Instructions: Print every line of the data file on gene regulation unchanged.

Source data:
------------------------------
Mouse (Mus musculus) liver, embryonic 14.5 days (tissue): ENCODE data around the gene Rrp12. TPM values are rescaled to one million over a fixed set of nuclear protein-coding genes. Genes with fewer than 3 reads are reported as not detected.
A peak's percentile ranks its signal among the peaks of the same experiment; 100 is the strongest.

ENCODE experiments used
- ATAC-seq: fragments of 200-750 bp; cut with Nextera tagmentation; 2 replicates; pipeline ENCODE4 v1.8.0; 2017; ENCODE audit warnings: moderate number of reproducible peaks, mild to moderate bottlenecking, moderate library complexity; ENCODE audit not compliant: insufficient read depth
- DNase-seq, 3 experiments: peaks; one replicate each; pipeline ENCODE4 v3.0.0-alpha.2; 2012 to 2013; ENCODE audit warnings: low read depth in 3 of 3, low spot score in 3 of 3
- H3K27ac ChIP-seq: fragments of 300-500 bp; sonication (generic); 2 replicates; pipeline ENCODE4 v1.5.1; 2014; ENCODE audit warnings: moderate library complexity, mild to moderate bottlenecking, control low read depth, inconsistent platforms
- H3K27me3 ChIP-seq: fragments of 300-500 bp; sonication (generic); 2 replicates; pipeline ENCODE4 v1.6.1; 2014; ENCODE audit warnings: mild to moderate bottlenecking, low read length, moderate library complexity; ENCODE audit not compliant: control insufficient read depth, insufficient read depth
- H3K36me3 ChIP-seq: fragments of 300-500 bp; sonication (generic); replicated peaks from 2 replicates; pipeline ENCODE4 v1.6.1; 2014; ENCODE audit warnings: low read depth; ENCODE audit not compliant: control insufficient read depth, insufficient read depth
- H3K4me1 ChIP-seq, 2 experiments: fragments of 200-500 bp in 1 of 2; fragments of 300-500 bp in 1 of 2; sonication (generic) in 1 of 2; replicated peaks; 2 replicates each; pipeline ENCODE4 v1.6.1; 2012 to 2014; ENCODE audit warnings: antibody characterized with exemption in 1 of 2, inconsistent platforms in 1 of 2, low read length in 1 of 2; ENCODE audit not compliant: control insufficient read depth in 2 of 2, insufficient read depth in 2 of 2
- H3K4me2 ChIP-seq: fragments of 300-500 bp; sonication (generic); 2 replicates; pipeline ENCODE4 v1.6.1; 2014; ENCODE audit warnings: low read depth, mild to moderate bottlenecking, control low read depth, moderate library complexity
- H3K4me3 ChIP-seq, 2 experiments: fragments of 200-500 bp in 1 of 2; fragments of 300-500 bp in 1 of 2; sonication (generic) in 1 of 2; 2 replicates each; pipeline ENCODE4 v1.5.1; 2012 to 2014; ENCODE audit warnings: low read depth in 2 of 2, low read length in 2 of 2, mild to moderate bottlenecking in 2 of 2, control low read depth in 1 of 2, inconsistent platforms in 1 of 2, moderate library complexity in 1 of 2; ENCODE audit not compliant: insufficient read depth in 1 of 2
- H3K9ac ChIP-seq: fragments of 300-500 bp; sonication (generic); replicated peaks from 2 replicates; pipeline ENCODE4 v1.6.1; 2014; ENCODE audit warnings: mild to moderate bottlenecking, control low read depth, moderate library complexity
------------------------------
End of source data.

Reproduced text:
Mouse (Mus musculus) liver, embryonic 14.5 days (tissue): ENCODE data around the gene Rrp12. TPM values are rescaled to one million over a fixed set of nuclear protein-coding genes. Genes with fewer than 3 reads are reported as not detected.
A peak's percentile ranks its signal among the peaks of the same experiment; 100 is the strongest.

ENCODE experiments used
- ATAC-seq: fragments of 200-750 bp; cut with Nextera tagmentation; 2 replicates; pipeline ENCODE4 v1.8.0; 2017; ENCODE audit warnings: moderate number of reproducible peaks, mild to moderate bottlenecking, moderate library complexity; ENCODE audit not compliant: insufficient read depth
- DNase-seq, 3 experiments: peaks; one replicate each; pipeline ENCODE4 v3.0.0-alpha.2; 2012 to 2013; ENCODE audit warnings: low read depth in 3 of 3, low spot score in 3 of 3
- H3K27ac ChIP-seq: fragments of 300-500 bp; sonication (generic); 2 replicates; pipeline ENCODE4 v1.5.1; 2014; ENCODE audit warnings: moderate library complexity, mild to moderate bottlenecking, control low read depth, inconsistent platforms
- H3K27me3 ChIP-seq: fragments of 300-500 bp; sonication (generic); 2 replicates; pipeline ENCODE4 v1.6.1; 2014; ENCODE audit warnings: mild to moderate bottlenecking, low read length, moderate library complexity; ENCODE audit not compliant: control insufficient read depth, insufficient read depth
- H3K36me3 ChIP-seq: fragments of 300-500 bp; sonication (generic); replicated peaks from 2 replicates; pipeline ENCODE4 v1.6.1; 2014; ENCODE audit warnings: low read depth; ENCODE audit not compliant: control insufficient read depth, insufficient read depth
- H3K4me1 ChIP-seq, 2 experiments: fragments of 200-500 bp in 1 of 2; fragments of 300-500 bp in 1 of 2; sonication (generic) in 1 of 2; replicated peaks; 2 replicates each; pipeline ENCODE4 v1.6.1; 2012 to 2014; ENCODE audit warnings: antibody characterized with exemption in 1 of 2, inconsistent platforms in 1 of 2, low read length in 1 of 2; ENCODE audit not compliant: control insufficient read depth in 2 of 2, insufficient read depth in 2 of 2
- H3K4me2 ChIP-seq: fragments of 300-500 bp; sonication (generic); 2 replicates; pipeline ENCODE4 v1.6.1; 2014; ENCODE audit warnings: low read depth, mild to moderate bottlenecking, control low read depth, moderate library complexity
- H3K4me3 ChIP-seq, 2 experiments: fragments of 200-500 bp in 1 of 2; fragments of 300-500 bp in 1 of 2; sonication (generic) in 1 of 2; 2 replicates each; pipeline ENCODE4 v1.5.1; 2012 to 2014; ENCODE audit warnings: low read depth in 2 of 2, low read length in 2 of 2, mild to moderate bottlenecking in 2 of 2, control low read depth in 1 of 2, inconsistent platforms in 1 of 2, moderate library complexity in 1 of 2; ENCODE audit not compliant: insufficient read depth in 1 of 2
- H3K9ac ChIP-seq: fragments of 300-500 bp; sonication (generic); replicated peaks from 2 replicates; pipeline ENCODE4 v1.6.1; 2014; ENCODE audit warnings: mild to moderate bottlenecking, control low read depth, moderate library complexity